Distance Learning and Early Childhood Education

Distance learning is relatively new to professional development in the field of early childhood education. This resource provides prospective students and instructors information about distance learning from both student and faculty perspectives. This discussion highlights effective practices that support successful professional development opportunities offered on-line.

by Chip Donohue, Ann Johnson, Pam Lucas, Chuck Lynd, Jhumur Mukerjee and Suzanne Thouvenelle

Student Perspective
Additional Information and Resources for Students
Instructor Perspective
Additional Information and Resources for Instructors
References

Introduction

Distance learning is a relative newcomer to the early childhood professional development field. As a result, there are few research studies that identify effective practices for students or instructors who are new to distance learning. However, there are numerous recommendations from those in the field with experience participating in or teaching courses in early childhood education via distance.

This discussion of distance learning is organized into two sections: (1) a summary of issues for students to consider; and (2) a summary of issues for faculty. Each section includes multiple issues with implications for effective practices that are based on lessons learned from students and/or faculty, who are experienced users of distance learning. Further, each section provides additional information and resources for more in depth and expanded treatment of the issues and considerations of distance learning.

Section 1: Student Perspective

Motivation: Distance learning requires a higher level of internal motivation than traditional classes. There are personality types more suited to distance learning. Those most successful with distance learning experiences tend to be self-motivated and self-disciplined. Procrastination is not desirable for either traditional or distance learning, but is more of an issue for technology-driven instruction. If a student has a tendency to procrastinate, distance learning experiences will be a struggle. In addition to reading materials, students may be required to write papers regularly, participate in on-line discussion boards weekly, listen to instructors through audio-conferences, or watch a video lecture series. If learners are not effective organizers of their time, do not complete assignments as expected, or do not participate or contribute to the on-line community on a regular basis, distance learning may not be the right fit.

Implications: Take a self-assessment to determine the match between your learning preferences or style, and what’s optimal for distance learning prior to enrolling in a distance learning course. For those identified as “not yet ready” for distance learning, steps can be taken to provide support. These strategies could positively impact student motivation and expand their comfort with different options for learning.

Such support might include organizing small, face-to-face study groups for those taking an on-line course. Other strategies might include exploring distance education courses that offer a combination of on-line and classroom-based sessions. This helps students gradually adjust to functioning independently in a total distance-only experience.

Independent Learning: Along with expectations for self-motivation, successful distance learners need to be comfortable with a high level of independent learning. Problem solving and persistence are part of independent learning and decision-making. However, independent learning is not the same as learning alone. As discussed later, distance-learning students actively participate in creating communities of learners. As a member of a community of learners, students are expected to participate in on-line discussions and be an active member of work groups or project teams. Therefore, independent learners in distance education are not necessarily lonely learners.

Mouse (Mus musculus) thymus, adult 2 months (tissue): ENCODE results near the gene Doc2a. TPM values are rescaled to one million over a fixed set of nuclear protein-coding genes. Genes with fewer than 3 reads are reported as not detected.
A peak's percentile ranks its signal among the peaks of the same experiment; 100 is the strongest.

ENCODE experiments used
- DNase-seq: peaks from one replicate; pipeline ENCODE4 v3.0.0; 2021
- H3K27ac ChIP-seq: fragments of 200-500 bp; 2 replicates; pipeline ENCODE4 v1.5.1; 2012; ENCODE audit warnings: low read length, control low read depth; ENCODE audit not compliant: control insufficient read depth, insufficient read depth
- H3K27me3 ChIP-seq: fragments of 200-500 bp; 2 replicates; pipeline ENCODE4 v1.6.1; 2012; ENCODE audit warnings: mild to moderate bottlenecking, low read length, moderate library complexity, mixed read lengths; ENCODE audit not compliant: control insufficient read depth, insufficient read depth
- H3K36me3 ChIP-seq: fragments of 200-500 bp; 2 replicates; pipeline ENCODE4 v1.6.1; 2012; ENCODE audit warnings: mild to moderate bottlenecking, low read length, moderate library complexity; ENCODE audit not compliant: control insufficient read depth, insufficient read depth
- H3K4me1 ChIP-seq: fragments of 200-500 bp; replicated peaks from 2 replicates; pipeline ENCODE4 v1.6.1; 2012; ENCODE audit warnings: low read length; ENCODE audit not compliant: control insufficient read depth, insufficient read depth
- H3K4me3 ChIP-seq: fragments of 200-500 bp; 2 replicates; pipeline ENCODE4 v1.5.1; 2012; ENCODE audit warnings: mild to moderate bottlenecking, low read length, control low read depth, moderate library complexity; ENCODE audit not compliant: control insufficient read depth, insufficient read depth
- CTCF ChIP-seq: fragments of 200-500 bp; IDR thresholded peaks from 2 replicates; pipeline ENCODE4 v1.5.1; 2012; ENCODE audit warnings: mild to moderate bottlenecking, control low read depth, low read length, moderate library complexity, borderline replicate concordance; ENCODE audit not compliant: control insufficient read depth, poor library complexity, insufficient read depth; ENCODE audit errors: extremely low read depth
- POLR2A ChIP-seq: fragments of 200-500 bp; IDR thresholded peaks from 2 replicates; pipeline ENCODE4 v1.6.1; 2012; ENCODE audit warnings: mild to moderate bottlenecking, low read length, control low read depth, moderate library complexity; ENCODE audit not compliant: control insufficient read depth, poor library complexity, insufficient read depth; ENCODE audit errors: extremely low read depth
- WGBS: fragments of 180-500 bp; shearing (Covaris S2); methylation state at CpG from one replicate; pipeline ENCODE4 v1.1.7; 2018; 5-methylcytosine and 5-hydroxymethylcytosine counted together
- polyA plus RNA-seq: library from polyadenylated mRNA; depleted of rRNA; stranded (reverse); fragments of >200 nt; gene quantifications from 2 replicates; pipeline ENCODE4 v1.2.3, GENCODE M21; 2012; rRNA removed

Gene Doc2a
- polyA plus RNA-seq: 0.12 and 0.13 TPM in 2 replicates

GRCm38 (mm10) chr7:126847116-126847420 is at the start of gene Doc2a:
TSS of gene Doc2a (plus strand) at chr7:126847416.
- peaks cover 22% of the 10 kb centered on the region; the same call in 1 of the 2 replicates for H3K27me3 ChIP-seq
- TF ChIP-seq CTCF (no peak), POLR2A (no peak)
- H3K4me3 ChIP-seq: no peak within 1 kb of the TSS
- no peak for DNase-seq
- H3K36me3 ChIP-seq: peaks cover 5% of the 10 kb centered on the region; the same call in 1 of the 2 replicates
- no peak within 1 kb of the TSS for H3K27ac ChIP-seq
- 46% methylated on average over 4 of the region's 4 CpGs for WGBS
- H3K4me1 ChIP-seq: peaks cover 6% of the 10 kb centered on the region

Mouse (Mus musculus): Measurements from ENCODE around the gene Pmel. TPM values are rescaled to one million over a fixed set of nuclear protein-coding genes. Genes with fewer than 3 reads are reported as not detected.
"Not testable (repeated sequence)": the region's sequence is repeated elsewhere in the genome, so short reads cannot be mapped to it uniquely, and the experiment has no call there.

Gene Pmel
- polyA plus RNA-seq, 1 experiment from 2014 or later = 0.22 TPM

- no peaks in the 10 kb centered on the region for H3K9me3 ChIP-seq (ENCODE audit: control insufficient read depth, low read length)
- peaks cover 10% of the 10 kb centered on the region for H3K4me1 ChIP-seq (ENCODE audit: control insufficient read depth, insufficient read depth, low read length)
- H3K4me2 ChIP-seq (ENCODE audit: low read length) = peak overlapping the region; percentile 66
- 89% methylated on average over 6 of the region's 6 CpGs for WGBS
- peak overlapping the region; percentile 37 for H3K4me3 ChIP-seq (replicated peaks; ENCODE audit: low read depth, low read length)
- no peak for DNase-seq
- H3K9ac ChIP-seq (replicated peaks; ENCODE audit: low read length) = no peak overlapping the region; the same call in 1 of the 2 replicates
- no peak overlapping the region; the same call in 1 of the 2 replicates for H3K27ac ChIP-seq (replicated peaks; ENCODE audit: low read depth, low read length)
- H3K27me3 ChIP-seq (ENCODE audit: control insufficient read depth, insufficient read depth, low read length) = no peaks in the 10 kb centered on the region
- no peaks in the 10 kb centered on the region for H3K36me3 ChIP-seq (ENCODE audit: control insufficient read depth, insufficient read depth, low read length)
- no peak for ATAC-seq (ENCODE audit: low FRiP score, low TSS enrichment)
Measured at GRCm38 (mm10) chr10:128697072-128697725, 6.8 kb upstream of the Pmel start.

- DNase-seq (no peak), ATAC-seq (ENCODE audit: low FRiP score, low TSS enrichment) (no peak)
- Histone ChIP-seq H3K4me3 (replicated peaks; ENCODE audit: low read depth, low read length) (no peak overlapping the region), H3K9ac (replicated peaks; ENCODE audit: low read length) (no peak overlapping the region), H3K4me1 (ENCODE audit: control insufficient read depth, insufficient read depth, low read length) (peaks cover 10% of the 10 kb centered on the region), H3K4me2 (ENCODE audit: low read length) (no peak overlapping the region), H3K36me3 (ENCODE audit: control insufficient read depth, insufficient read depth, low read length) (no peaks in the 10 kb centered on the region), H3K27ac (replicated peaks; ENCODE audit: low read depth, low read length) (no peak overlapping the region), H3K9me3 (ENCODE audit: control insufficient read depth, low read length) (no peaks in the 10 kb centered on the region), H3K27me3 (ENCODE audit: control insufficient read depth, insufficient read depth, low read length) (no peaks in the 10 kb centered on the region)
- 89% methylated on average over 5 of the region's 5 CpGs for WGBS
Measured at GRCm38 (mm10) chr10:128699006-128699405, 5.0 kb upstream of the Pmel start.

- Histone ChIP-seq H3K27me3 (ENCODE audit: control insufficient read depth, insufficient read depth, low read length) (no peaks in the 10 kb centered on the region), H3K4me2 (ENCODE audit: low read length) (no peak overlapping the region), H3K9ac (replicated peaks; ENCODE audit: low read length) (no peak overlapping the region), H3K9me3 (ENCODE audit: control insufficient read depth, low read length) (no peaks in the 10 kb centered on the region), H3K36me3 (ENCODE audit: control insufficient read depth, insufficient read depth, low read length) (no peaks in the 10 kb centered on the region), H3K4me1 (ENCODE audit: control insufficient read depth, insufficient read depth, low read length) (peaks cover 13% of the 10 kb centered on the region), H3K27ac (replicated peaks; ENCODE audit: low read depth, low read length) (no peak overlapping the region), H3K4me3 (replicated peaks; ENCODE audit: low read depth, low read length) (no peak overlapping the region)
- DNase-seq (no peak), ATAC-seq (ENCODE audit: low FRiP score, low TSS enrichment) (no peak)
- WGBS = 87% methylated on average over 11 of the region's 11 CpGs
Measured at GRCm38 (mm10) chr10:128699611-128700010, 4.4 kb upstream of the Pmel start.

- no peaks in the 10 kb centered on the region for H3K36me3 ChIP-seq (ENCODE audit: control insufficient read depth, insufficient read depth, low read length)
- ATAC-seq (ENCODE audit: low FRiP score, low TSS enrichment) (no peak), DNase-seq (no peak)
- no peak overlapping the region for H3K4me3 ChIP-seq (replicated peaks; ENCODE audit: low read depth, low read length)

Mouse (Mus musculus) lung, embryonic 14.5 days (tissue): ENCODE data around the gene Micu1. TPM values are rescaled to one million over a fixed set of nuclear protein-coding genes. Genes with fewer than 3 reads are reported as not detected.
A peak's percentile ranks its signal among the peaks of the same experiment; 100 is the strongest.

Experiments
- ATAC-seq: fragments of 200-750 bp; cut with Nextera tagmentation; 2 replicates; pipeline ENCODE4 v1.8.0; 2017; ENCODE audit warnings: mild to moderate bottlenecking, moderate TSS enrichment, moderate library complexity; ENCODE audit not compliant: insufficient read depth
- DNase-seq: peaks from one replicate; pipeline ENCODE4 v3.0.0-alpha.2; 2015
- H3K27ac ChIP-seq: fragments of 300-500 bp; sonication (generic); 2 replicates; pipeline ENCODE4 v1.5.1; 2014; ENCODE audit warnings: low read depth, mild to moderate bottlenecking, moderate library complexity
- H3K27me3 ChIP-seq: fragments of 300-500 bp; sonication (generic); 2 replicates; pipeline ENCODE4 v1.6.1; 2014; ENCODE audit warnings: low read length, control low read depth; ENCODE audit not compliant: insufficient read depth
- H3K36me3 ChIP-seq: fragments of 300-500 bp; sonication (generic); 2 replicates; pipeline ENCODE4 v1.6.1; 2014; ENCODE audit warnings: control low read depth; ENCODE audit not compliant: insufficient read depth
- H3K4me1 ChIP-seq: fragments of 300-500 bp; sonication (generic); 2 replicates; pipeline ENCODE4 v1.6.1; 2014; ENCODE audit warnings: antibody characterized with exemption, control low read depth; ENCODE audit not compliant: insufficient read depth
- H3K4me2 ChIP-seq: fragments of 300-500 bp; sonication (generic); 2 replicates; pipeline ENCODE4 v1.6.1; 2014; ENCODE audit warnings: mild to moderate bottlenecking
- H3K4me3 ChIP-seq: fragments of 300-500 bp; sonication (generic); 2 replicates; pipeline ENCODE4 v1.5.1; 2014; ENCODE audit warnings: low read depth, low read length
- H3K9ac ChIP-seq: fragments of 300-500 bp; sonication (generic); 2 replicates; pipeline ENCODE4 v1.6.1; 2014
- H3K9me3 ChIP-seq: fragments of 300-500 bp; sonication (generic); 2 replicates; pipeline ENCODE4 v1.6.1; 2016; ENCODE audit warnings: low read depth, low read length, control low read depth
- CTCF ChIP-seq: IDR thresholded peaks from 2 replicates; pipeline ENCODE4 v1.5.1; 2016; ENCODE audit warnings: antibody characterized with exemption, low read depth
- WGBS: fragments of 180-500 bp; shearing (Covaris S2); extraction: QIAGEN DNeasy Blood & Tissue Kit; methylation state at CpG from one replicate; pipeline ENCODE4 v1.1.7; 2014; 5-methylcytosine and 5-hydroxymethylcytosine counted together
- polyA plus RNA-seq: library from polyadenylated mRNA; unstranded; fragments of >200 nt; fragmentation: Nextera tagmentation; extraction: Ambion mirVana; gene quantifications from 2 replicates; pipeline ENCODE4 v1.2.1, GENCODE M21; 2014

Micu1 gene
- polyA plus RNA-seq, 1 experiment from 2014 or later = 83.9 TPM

Implications: Students who are considering distance education need to be highly aware of their own learning style and the type of learning environment that best fits their needs. A typical distance learning environment will require students to be autonomous, self-regulated, and independent, to maintain a sustained effort throughout the class. As students research distance learning programs, they should be mindful of their own level of need for community and autonomy as well as the availability of opportunities to learn in ways that are effective and personally meaningful.

Technology Sophistication: Distance learning involves interactions with instructors and other students through technology rather than face-to-face. When taking a course on-line, there is a basic level of technology knowledge necessary to be successful. Some of the basic computer skills that are needed include knowing how to open and attach electronic documents, how to create and save documents, and how to respond to e-mail. Generally, technical assistance with technology (help phone line) is available through the sponsoring institution. However, the help may not be suited to the needs of the student. For instance, a student accessing an on-line course through a dial-up modem would not be able to make a phone call for technical assistance while on-line.

Implications: Help the inexperienced student identify someone who is experienced and familiar with technology to serve as a mentor. Technology mentors need to be skilled in simplifying and clarifying technology jargon. Novice technology learners need clear, simple, jargon-free support and assistance.

In addition, distance learners can access basic tutorials to become more competent with technology. Such opportunities may be available at the school sponsoring the distance education courses, or perhaps at workshops/conferences offered by early childhood professional associations.

Literacy Expectations: Common to all distance learning is the expectation that a major portion of the course content is conveyed by the student reading as opposed to listening to course content relayed through the instructor’s lectures. Additionally in the distance learning environment, class discussions require written responses rather than spoken exchanges. Therefore, if students do not read and comprehend at a level expected for completing the distance learning course, remedial education experiences are recommended.